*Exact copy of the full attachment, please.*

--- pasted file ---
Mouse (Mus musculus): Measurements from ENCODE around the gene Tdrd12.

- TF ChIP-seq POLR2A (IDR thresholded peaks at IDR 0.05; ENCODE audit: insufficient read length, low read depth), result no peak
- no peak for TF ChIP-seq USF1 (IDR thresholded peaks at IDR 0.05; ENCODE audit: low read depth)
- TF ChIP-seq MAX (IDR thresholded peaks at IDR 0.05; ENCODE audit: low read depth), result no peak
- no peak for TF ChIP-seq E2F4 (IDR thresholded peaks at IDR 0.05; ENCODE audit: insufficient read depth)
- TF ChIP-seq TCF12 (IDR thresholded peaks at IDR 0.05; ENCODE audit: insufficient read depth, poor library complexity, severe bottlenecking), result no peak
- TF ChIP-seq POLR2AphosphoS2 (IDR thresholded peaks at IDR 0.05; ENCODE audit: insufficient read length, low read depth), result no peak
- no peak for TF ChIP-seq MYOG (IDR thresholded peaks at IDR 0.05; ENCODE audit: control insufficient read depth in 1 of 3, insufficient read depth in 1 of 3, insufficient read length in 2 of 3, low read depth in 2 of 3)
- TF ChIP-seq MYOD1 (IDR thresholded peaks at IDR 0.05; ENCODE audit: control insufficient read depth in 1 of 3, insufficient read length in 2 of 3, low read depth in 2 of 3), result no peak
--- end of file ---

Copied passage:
Mouse (Mus musculus): Measurements from ENCODE around the gene Tdrd12.

- TF ChIP-seq POLR2A (IDR thresholded peaks at IDR 0.05; ENCODE audit: insufficient read length, low read depth), result no peak
- no peak for TF ChIP-seq USF1 (IDR thresholded peaks at IDR 0.05; ENCODE audit: low read depth)
- TF ChIP-seq MAX (IDR thresholded peaks at IDR 0.05; ENCODE audit: low read depth), result no peak
- no peak for TF ChIP-seq E2F4 (IDR thresholded peaks at IDR 0.05; ENCODE audit: insufficient read depth)
- TF ChIP-seq TCF12 (IDR thresholded peaks at IDR 0.05; ENCODE audit: insufficient read depth, poor library complexity, severe bottlenecking), result no peak
- TF ChIP-seq POLR2AphosphoS2 (IDR thresholded peaks at IDR 0.05; ENCODE audit: insufficient read length, low read depth), result no peak
- no peak for TF ChIP-seq MYOG (IDR thresholded peaks at IDR 0.05; ENCODE audit: control insufficient read depth in 1 of 3, insufficient read depth in 1 of 3, insufficient read length in 2 of 3, low read depth in 2 of 3)
- TF ChIP-seq MYOD1 (IDR thresholded peaks at IDR 0.05; ENCODE audit: control insufficient read depth in 1 of 3, insufficient read length in 2 of 3, low read depth in 2 of 3), result no peak